HomeAsian AmericansSplit among Asian Am leaders surfaces in NY Congressional race

Split among Asian Am leaders surfaces in NY Congressional race

By Ti-Hua Chang, AsAmNews Staff Writer

A divide among Asian American political leaders in a key New York Congressional race may highlight a divide among Asian American voters nationwide, say political analysts and insiders.

The division in New York City is between young progressives, who favor defunding the police and support Black Lives Matter versus older, more traditional Asian American voters concerned about rampant anti-Asian crime, store robberies and public high school admittance for their teenage children.

They say the leading Asian American candidate in this race, Yuh-Line Niou, may be too progressive for most older Asian American voters.


The newly redrawn 10th Congressional district of New York encompasses two large Asian communities: Manhattan’s Chinatown and Brooklyn’s Sunset Park. Yet two polls indicate the front-running candidate for the district is Dan Goldman, who is not Asian.   

The 10th District’s borders were redrawn to offer Asian Americans an opportunity to have another member of congress for the New York delegation.  It is for representation. New York City is roughly 17% Asian. It and all of New York State have only one Asian American member in Congress, Grace Meng. She represents New York City’s 6th Congressional district of western, central, and northeastern Queens County.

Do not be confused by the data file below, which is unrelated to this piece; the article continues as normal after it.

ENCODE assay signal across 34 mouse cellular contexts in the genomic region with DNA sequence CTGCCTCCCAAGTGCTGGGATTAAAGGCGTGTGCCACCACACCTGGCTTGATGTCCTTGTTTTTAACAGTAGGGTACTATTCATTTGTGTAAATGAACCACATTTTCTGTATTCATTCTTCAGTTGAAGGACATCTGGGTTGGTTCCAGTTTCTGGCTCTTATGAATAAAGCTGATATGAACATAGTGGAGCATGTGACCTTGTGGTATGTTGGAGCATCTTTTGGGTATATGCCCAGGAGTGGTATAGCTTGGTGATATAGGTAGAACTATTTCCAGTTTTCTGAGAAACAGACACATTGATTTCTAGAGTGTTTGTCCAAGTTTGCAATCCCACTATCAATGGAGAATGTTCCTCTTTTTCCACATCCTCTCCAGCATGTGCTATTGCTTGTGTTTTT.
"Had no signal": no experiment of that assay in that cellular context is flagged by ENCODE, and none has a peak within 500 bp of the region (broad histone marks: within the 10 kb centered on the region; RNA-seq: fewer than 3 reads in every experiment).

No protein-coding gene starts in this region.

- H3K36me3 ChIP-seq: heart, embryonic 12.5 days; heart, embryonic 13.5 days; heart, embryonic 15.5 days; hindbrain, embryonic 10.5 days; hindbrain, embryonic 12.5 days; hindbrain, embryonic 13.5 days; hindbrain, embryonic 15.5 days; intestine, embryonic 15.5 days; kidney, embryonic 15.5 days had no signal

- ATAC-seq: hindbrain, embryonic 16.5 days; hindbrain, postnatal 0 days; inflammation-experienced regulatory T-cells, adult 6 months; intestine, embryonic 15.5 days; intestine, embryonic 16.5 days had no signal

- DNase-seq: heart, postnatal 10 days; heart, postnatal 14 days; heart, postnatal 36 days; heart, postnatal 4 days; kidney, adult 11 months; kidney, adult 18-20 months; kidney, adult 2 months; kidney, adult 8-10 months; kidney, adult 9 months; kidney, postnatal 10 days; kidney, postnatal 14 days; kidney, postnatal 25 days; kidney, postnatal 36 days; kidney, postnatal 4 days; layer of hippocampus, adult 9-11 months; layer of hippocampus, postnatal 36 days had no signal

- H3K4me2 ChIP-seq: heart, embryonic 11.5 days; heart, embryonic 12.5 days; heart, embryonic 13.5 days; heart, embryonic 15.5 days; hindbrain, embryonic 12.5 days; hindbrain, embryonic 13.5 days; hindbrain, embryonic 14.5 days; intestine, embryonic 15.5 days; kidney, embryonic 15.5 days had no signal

On August 23rd, voting will end in the Democratic Primary for the new 10th district. In addition to the poll favorite Goldman, an Emerson College poll found that State Assemblymember Yuh-Line Niou, who is Taiwanese American, is “ a close second.” The margin of error on the poll was 4.3% so Niou could statistically be tied for first place.


There is no overwhelming support among Asian American political leaders for either Niou or Goldman, or for the other leading candidates-Manhattan City Council member Carlina Rivera or Brooklyn Assemblymember Jo Anne Simon.

Asian American leaders State Senator John Liu, and Assemblymember Ron Kim, both of Queens, endorsed Niou. (Niou was once Kim’s chief of staff). Boston Mayor Michelle Wu, a progressive and the only Asian mayor of a major American city, also endorsed Niou. Niou has said she would join the Progressive Caucus if elected to Congress.  The powerful On Leong Merchant Association also supports Niou.

Goldman, who worked on the first impeachment of then President Donald Trump, also has prominent Asian American community leaders endorsing him: Grace Lee who is running to replace Niou in the 65th State Assembly seat,   Jan Lee, who headed the efforts to stop the building of a 39-story megajail in Chinatown; and Don Lee, a longtime Chinatown and Sunset park community activist and chair of Homecrest Community Services.  (Don Lee lost to Niou in the 2016 65th District State Assembly race).

City Council member Carlina Rivera is backed by former New York City Councilmember Margaret Chin and former U.S. Ambassador and Washington State Governor Gary Locke.

Assemblymember Jo Anne Simon is backed by Chinese homecare attendants and Chinatown Activists Women Against Racist Violence organization.

By Ti-Hua Chang, AsAmNews